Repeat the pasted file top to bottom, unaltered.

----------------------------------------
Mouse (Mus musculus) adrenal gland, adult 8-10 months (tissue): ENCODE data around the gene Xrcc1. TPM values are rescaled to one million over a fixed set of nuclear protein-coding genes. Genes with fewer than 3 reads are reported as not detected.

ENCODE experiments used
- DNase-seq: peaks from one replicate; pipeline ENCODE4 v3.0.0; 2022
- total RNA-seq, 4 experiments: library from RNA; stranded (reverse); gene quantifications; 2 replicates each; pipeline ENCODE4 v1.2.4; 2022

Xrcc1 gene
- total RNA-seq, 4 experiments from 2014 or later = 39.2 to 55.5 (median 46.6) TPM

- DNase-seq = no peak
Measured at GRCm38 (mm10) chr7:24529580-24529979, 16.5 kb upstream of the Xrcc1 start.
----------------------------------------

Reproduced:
Mouse (Mus musculus) adrenal gland, adult 8-10 months (tissue): ENCODE data around the gene Xrcc1. TPM values are rescaled to one million over a fixed set of nuclear protein-coding genes. Genes with fewer than 3 reads are reported as not detected.

ENCODE experiments used
- DNase-seq: peaks from one replicate; pipeline ENCODE4 v3.0.0; 2022
- total RNA-seq, 4 experiments: library from RNA; stranded (reverse); gene quantifications; 2 replicates each; pipeline ENCODE4 v1.2.4; 2022

Xrcc1 gene
- total RNA-seq, 4 experiments from 2014 or later = 39.2 to 55.5 (median 46.6) TPM

- DNase-seq = no peak
Measured at GRCm38 (mm10) chr7:24529580-24529979, 16.5 kb upstream of the Xrcc1 start.